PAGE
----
- Let’s talk about customizing your seat of SolidWorks. There are many ways to customize SolidWorks that you probably won’t remember to use all of them. I thought I’d go over a few.
- The Customize tool pull down has lots of different ways to personalize SolidWorks. The first tab, Toolbars, allows you to turn on or off any toolbar in the software by simply checking the box next to the toolbar. It even has a checkbox in the upper right corner for increasing the icon size for users like myself that can’t see well anymore. 🙂
The second tab, Commands, is probably the most powerful. This is drag and drop customization. You select the category of the tool you are looking for and then drag and drop it to the toolbar or command manager wherever you want it. Note that the ‘Flyout Toolbars’ are sets of similar tools as drop downs.
The third tab, Menus, will let you change the name or remove any of the pull down menu commands. The fourth tab, Keyboard, is for all you HotKey users. This is an entire list of every command in the software. To attach the command to a HotKey, simply find the command (with the search) click in the box on the right column and click the button on the keyboard you want associated. You can use nearly anything on the QWERTY keyboard as well as CTRL, ALT and SHIFT as modifiers. For quick help, you can even print the list out to put next to your monitor.
The fifth tab, new in SolidWorks 2010, is for customizing Mouse Gestures. You can set it from 4 to 8 commands, then find the command you want and pull down to set the direction of the gesture. These are specific to Part, Drawing, Assembly and when Sketching. Back in SolidWorks you can now right-click drag in any direction to get to your favorite commands.
While customizing you may notice the tabs on the command manager are different colors. Darker colors are turned on, while the lighter colors are currently off. You can customize them either way. On the far right, there is a “New Tab” button. This will let you create a custom tab and put whatever tools you want in it. In SolidWorks, right-click on any tab to turn others on or off.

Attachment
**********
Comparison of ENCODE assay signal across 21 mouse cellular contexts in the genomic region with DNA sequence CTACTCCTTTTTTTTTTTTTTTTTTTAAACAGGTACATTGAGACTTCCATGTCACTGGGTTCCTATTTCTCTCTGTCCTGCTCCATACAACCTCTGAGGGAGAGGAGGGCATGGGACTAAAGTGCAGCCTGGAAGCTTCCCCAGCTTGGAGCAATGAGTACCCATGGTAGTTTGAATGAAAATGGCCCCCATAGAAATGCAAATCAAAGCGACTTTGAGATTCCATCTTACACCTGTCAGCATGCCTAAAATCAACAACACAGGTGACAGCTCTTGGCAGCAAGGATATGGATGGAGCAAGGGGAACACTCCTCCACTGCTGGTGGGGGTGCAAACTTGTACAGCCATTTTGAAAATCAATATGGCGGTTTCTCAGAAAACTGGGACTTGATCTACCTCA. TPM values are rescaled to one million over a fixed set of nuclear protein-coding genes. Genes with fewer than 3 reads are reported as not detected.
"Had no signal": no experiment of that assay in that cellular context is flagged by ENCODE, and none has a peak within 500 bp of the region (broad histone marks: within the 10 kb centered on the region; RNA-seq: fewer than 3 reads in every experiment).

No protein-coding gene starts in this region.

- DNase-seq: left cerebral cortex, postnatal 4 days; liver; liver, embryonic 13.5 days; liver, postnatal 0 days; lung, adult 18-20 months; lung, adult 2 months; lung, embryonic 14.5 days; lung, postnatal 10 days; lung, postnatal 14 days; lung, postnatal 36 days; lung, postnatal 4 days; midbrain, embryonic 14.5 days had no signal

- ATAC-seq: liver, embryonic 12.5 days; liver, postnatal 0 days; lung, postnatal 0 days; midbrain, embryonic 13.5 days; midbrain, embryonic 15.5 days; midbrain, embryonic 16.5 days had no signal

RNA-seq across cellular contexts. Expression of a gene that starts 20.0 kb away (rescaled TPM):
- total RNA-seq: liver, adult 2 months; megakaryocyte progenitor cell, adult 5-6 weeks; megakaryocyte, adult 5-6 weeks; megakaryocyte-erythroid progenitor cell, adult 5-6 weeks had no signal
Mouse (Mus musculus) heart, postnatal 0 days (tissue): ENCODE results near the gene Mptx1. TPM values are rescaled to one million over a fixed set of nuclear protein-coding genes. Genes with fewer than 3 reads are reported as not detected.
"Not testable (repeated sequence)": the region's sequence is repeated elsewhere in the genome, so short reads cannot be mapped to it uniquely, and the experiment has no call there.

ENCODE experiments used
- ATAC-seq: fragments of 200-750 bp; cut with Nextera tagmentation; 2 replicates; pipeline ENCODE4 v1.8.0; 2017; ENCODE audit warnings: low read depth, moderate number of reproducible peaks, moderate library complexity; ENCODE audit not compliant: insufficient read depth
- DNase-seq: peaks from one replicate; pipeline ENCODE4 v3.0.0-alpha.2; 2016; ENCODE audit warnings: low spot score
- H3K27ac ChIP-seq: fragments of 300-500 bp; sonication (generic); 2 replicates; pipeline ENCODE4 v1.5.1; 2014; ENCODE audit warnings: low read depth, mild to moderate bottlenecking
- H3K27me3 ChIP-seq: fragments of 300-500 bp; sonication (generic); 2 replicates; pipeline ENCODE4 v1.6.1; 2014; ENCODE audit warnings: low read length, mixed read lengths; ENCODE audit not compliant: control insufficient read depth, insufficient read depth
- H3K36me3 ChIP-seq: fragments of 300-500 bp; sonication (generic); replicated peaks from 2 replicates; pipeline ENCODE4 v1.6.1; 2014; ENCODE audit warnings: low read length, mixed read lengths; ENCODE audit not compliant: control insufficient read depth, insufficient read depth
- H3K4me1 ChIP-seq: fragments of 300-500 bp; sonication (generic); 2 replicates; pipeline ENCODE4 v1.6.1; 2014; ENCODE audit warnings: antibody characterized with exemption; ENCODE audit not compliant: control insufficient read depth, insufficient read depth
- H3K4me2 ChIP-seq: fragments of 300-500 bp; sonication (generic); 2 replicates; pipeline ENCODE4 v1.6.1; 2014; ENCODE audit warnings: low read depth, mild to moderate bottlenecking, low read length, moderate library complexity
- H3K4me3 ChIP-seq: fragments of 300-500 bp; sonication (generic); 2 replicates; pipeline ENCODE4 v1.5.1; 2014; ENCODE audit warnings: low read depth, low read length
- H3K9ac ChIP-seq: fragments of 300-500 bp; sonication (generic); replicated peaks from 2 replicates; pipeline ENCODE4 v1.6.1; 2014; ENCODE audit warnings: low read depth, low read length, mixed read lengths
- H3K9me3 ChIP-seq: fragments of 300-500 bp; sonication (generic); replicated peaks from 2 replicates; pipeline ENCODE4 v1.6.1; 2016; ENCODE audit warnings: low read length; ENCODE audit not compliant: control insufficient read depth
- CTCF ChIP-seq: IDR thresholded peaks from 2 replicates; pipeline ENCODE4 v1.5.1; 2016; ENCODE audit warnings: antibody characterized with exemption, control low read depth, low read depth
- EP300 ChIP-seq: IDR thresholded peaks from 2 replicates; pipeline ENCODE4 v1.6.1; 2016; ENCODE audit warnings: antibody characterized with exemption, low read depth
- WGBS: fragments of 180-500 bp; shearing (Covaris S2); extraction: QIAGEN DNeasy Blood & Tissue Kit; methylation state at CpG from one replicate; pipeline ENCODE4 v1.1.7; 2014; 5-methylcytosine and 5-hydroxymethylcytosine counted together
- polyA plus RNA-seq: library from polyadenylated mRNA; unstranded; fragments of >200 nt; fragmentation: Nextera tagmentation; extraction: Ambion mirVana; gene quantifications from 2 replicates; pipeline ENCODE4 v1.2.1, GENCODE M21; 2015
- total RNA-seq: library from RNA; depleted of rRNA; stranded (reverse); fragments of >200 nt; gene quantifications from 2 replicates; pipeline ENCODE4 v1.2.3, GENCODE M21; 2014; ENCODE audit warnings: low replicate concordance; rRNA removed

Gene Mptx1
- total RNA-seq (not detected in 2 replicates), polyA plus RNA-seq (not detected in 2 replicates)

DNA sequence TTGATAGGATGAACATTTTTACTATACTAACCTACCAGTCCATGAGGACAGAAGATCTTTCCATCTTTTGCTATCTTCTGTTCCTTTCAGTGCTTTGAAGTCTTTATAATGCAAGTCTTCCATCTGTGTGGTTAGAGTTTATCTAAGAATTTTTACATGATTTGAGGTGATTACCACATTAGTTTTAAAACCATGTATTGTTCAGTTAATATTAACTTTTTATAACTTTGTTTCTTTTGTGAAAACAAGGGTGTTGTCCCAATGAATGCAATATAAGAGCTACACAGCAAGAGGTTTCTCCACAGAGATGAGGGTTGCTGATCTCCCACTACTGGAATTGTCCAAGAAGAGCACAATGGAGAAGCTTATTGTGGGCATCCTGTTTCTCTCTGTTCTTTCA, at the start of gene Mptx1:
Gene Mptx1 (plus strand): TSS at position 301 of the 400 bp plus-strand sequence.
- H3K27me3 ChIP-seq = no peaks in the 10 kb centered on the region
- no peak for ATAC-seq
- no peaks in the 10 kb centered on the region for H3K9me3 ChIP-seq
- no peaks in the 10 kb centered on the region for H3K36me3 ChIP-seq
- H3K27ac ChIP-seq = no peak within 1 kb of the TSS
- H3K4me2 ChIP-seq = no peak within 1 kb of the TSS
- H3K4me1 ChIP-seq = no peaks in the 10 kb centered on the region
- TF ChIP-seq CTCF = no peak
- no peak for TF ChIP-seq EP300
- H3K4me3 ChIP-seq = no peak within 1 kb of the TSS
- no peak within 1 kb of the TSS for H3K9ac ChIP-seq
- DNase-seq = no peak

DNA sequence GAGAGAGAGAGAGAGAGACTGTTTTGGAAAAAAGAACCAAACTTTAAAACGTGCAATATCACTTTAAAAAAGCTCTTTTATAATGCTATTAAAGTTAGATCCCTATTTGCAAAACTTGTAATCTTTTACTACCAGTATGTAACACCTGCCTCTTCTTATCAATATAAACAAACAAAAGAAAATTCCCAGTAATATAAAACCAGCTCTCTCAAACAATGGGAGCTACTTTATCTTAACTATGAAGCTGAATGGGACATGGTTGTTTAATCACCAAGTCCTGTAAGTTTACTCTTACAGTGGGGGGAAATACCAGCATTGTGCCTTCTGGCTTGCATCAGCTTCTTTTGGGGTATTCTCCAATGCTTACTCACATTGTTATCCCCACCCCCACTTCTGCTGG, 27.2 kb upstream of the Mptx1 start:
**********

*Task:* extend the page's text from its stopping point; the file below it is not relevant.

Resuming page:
There is also a handy tool called the Shortcut Toolbar. By default “S” on the keyboard launches this tool. The Shortcut Toolbar is also specific to the current operation and you can control what is in by right-clicking it and going to customize.
There are hundreds of options you’ll want to personalize as well. With File > Open, you’ll find two tabs under Tools > Options. The first tab, System Options are registry settings, so any changes you make there will be saved the next time you close SolidWorks. Document Properties are settings that are specific to the current open file. If you want these settings for every new file, you’ll need to change them and save them off as a template.
Now for the final and important step… When you’re done customizing SolidWorks, you’ll want it to stay that way. When you close SolidWorks, it saves your changes to the registry. You can make a .sldreg file to back up your settings in case anything happens. To do this, go to the Start Menu > All Programs and browse to the ‘SolidWorks’ folder. Under that you will find ‘SolidWorks Tools’ and there you will find the ‘Copy Settings Wizard’. This will let you save out a file that you can simply double-click to restore your SolidWorks customized settings. Feel free to share this with a co-worker if he likes your settings as well.
Tune in again for my “Let’s Talk” blog series.